Are Oil Markets Becoming Immune To Geopolitical Risk?
After lying dormant for a few months, the risk premium in oil is back. That, at least, is what many analysts have begun declaring in the wake of fighting in the Iraqi oil-city of Kirkuk, which threatened to take several hundred-thousand bpd off-line, and the U.S. decision to decertify its nuclear deal with Iran.
Oil Price reports in its article Are Oil Markets Becoming Immune To Geopolitical Risk? that prices rose this week, due to these developments as well as news that OPEC was planning to extend production cuts while inventories in the U.S. declined further. But its Kirkuk and Iran that have gotten most of the attention. The uncertainty surrounding these twin developments has observers worried. Goldman Sachs warned that half a million bpd is at risk due to fighting in Iraq, while the possibility of tough new U.S. sanctions on Iran could cause that country’s oil exports to fall, as they did in 2012-2015. RBC Capital Markets sees 500,000 bpd “in the balance” as Iraq feuds with the autonomous government of the Kurds over the future of Kirkuk.
The near-term risk in Iran is quite small. Any new sanctions by the U.S. would not be imposed for several months, as President Donald Trump has punted the issue to the U.S. Congress. That body has failed to pass significant legislation for most of the year and could spend some time deliberating what to do over Iran, which is probably what the president had in mind when he made his decision.
There is confusion over what the Trump Administration really intends to do, as senior officials including Secretary of State Rex Tillerson and Secretary of Defense James Mattis have both spoken out in favor of the deal. While an act of Congress could potentially re-instate sanctions and effectively end the deal, none of the other signatories including the European Union believe ending the deal is the right thing to do.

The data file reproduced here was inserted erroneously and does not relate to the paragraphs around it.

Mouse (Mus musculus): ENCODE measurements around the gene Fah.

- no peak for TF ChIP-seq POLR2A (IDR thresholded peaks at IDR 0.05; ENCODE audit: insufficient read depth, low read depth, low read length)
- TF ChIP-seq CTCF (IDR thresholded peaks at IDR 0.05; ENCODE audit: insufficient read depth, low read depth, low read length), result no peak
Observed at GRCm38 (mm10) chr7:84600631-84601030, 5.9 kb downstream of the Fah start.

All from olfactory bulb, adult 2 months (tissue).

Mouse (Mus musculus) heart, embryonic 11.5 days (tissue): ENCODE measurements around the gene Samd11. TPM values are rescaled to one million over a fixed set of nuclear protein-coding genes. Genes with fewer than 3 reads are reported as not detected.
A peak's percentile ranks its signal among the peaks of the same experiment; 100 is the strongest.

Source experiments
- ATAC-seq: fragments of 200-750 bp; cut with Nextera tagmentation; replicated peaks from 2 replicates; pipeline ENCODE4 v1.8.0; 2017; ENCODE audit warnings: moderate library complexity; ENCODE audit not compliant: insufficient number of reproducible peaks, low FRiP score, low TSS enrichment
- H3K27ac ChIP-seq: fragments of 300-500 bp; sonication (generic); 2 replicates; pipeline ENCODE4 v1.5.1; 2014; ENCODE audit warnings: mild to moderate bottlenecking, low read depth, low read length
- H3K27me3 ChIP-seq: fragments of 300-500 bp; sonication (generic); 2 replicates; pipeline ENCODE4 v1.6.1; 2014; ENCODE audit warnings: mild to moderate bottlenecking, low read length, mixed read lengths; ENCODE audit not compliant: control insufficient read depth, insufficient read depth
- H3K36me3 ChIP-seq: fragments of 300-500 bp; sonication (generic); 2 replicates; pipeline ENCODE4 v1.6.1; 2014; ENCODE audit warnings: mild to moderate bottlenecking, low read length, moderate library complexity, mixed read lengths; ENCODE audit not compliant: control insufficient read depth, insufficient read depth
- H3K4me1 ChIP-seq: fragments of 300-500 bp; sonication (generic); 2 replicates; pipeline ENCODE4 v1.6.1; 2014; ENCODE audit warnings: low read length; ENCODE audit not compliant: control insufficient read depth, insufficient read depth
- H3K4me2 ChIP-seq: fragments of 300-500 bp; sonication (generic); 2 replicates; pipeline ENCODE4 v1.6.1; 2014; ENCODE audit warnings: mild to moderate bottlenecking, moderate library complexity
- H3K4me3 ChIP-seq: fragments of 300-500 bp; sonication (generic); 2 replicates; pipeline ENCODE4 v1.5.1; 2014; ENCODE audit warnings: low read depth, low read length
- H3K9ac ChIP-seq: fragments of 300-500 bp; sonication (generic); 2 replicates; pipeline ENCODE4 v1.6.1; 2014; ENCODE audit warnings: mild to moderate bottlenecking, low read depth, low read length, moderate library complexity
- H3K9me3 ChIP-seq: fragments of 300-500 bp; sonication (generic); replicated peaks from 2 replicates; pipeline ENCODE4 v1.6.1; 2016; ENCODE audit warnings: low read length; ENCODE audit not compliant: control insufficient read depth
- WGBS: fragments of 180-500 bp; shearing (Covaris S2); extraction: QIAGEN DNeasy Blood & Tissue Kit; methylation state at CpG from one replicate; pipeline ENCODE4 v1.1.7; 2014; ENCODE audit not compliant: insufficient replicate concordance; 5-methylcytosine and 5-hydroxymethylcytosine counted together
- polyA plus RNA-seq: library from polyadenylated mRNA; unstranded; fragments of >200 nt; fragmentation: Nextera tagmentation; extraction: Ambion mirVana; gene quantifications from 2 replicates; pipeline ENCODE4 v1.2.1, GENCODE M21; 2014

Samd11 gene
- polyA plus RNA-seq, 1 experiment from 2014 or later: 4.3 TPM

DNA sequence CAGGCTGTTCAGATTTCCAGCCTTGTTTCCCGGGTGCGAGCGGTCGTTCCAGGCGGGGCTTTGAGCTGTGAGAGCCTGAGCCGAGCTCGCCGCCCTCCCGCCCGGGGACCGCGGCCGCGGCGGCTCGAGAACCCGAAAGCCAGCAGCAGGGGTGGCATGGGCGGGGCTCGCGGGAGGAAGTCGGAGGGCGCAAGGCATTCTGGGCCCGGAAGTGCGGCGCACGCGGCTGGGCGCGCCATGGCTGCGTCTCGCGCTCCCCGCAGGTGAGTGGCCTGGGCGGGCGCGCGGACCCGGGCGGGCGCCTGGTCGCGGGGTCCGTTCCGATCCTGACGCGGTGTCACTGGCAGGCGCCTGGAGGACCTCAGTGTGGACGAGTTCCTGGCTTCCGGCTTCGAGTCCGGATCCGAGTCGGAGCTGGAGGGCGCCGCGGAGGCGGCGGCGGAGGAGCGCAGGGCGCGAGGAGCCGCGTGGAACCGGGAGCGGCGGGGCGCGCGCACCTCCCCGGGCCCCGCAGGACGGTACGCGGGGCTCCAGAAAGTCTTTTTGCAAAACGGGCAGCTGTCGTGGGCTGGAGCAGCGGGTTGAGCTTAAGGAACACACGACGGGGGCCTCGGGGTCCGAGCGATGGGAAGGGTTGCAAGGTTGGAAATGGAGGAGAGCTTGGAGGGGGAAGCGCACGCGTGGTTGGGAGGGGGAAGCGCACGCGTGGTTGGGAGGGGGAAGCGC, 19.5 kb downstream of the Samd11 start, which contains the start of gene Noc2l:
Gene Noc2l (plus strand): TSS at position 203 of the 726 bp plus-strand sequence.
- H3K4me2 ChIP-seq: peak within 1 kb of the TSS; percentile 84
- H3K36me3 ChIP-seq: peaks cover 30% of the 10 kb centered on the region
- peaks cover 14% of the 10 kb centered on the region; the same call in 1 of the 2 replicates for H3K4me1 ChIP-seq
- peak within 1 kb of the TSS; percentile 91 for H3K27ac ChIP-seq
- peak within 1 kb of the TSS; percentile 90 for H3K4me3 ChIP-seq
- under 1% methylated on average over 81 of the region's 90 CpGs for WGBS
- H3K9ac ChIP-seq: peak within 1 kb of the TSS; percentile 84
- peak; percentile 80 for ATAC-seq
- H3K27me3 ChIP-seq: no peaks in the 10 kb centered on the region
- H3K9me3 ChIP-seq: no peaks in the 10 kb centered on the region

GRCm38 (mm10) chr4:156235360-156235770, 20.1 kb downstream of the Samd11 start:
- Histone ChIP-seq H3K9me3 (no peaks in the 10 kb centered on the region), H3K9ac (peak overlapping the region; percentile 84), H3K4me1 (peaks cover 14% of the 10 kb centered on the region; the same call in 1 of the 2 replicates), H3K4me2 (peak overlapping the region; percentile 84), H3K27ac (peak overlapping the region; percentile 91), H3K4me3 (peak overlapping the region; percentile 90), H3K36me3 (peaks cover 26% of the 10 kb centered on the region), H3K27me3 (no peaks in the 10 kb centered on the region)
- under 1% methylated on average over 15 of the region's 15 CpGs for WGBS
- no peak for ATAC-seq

When or if sanctions are re-instated, they will likely be telegraphed for weeks beforehand, giving markets time to anticipate and spare production from OPEC and elsewhere to fill the potential gap.
Iranian exports in 2012 fell to 2.5 million from 4 million when tough new sanctions were imposed. Current production is between 3.8 and 3.9 million bpd. The Iranian leadership has dismissed any concerns of new sanctions or diminished production, and recently endorsed a further extension of OPEC’s production cuts.
Then there’s Kurdistan. The drama on Monday obscured the fact that the take-over of Kirkuk by Kurdish forces and the attempt to identify the city as part of the autonomous Kurdish area by having it participate in the independence referendum in September was a huge gamble for the Kurdish government and Massoud Barzani, the Kurdish leader. Analysis of the fight around Kirkuk indicates that, once it became clear that the Kurdish forces had no real support from any outside actors, the leadership ordered them to withdraw, allowing Iraqi forces to re-occupy the city with relative ease. Once it was back in Iraqi hands, prime minister Haider al-Abadi called for dialogue with Erbil, the Kurdish capital, over the region’s grievances with Baghdad, which chiefly center on the sharing of oil revenues. He went so far as to call the September referendum “a thing of the past,” according to ABC News.
The Kurds currently export around 600,000 bpd, mostly through the Turkish pipeline to Ceyhan. There is around £10 billion in trade between Turkey and the Kurds, most of it in oil, and Barzani has threatened to shut down the pipeline if the Turks interfere in Kurdish affairs. Similarly, the Iraqi central government could shut down Kurdish oil operations by blocking the pipelines. Yet no one in the disputes wants Kurdish oil flow disrupted, and trade continues between Turkey and the Kurdish region despite threats. The attack on Kirkuk cut production by as much as 275,000 bpd, though it appears to have been due to disruptions from the attack rather than sabotage. It’s unlikely that Kurdish production will remain shut-in for very long, unless the dispute takes an ugly turn and the two sides move closer to all-out war.
Geopolitical risk, particularly in the Middle East, can’t move markets like it used to. Even the double-whammy of Iran sanctions and a Kurdish shut-down, if they happened at once, would be made up quickly by OPEC scrapping the cuts and bringing on its 2 million in spare output. This explains why the price has moved only slightly upward as a result of these developments. And if tensions continue to escalate over Iranian and Kurdish oil, further increases in the price appear likely. But observers should expect small bumps, rather than jagged shocks, as markets adjust to new realities.